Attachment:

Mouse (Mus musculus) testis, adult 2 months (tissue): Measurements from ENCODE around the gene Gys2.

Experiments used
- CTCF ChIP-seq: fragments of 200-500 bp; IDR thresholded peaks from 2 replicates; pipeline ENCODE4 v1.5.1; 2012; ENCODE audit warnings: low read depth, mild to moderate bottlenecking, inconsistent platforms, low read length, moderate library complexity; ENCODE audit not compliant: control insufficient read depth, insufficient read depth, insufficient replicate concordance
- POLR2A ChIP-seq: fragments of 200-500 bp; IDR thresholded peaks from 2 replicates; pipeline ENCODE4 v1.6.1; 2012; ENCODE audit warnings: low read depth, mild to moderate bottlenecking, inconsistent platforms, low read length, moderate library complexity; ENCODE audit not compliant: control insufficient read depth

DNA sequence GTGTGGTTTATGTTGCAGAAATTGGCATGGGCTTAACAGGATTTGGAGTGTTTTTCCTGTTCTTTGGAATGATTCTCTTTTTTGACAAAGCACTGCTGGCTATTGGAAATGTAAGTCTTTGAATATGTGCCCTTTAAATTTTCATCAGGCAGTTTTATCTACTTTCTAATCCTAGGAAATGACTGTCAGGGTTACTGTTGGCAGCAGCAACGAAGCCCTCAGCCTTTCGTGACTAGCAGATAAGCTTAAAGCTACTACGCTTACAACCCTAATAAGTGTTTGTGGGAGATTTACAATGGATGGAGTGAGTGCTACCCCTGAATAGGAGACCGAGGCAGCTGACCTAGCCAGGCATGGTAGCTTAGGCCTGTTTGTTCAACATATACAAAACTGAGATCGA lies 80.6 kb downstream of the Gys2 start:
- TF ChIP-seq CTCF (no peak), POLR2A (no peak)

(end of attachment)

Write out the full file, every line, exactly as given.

Mouse (Mus musculus) testis, adult 2 months (tissue): Measurements from ENCODE around the gene Gys2.

Experiments used
- CTCF ChIP-seq: fragments of 200-500 bp; IDR thresholded peaks from 2 replicates; pipeline ENCODE4 v1.5.1; 2012; ENCODE audit warnings: low read depth, mild to moderate bottlenecking, inconsistent platforms, low read length, moderate library complexity; ENCODE audit not compliant: control insufficient read depth, insufficient read depth, insufficient replicate concordance
- POLR2A ChIP-seq: fragments of 200-500 bp; IDR thresholded peaks from 2 replicates; pipeline ENCODE4 v1.6.1; 2012; ENCODE audit warnings: low read depth, mild to moderate bottlenecking, inconsistent platforms, low read length, moderate library complexity; ENCODE audit not compliant: control insufficient read depth

DNA sequence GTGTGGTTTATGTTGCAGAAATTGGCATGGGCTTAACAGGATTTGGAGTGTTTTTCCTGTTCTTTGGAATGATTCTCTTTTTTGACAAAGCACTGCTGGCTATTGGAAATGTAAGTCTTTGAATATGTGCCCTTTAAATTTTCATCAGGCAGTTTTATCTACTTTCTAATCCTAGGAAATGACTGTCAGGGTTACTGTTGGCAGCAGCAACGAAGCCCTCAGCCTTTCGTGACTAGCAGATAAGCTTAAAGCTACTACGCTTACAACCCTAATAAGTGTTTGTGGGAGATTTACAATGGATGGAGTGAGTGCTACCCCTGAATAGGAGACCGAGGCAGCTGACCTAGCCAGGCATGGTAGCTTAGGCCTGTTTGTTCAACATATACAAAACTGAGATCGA lies 80.6 kb downstream of the Gys2 start:
- TF ChIP-seq CTCF (no peak), POLR2A (no peak)